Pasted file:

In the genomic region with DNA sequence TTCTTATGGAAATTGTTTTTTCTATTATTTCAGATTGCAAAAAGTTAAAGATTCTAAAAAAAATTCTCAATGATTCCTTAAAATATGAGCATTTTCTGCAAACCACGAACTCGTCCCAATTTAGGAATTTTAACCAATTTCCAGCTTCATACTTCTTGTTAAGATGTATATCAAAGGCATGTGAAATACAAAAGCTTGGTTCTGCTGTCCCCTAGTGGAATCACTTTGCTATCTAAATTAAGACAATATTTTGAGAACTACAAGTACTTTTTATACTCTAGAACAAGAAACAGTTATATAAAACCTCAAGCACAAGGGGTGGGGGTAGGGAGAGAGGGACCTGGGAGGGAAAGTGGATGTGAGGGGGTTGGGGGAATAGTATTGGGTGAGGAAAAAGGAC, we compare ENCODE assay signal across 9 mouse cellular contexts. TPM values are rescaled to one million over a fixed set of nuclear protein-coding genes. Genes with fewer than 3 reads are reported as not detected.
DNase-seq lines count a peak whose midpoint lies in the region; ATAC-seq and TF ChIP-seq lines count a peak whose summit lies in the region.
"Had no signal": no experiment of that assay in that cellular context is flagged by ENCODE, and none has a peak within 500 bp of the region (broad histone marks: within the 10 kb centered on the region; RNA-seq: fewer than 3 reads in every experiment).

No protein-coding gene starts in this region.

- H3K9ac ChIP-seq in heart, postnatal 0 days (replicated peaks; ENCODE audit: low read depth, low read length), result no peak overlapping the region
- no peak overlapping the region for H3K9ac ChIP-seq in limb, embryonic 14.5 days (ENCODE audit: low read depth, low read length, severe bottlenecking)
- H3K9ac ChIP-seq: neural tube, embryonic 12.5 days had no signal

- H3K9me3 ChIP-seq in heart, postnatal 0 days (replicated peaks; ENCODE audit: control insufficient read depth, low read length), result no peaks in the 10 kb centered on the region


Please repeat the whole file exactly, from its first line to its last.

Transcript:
In the genomic region with DNA sequence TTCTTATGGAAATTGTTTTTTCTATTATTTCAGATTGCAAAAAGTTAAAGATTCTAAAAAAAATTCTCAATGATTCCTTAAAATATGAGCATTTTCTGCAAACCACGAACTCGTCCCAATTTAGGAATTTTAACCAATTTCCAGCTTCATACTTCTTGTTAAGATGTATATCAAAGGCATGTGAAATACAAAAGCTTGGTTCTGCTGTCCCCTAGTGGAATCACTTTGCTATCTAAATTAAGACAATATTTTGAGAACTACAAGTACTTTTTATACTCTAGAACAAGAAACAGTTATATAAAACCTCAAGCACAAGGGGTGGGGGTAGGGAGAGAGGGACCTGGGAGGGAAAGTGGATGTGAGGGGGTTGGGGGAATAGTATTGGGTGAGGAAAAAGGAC, we compare ENCODE assay signal across 9 mouse cellular contexts. TPM values are rescaled to one million over a fixed set of nuclear protein-coding genes. Genes with fewer than 3 reads are reported as not detected.
DNase-seq lines count a peak whose midpoint lies in the region; ATAC-seq and TF ChIP-seq lines count a peak whose summit lies in the region.
"Had no signal": no experiment of that assay in that cellular context is flagged by ENCODE, and none has a peak within 500 bp of the region (broad histone marks: within the 10 kb centered on the region; RNA-seq: fewer than 3 reads in every experiment).

No protein-coding gene starts in this region.

- H3K9ac ChIP-seq in heart, postnatal 0 days (replicated peaks; ENCODE audit: low read depth, low read length), result no peak overlapping the region
- no peak overlapping the region for H3K9ac ChIP-seq in limb, embryonic 14.5 days (ENCODE audit: low read depth, low read length, severe bottlenecking)
- H3K9ac ChIP-seq: neural tube, embryonic 12.5 days had no signal

- H3K9me3 ChIP-seq in heart, postnatal 0 days (replicated peaks; ENCODE audit: control insufficient read depth, low read length), result no peaks in the 10 kb centered on the region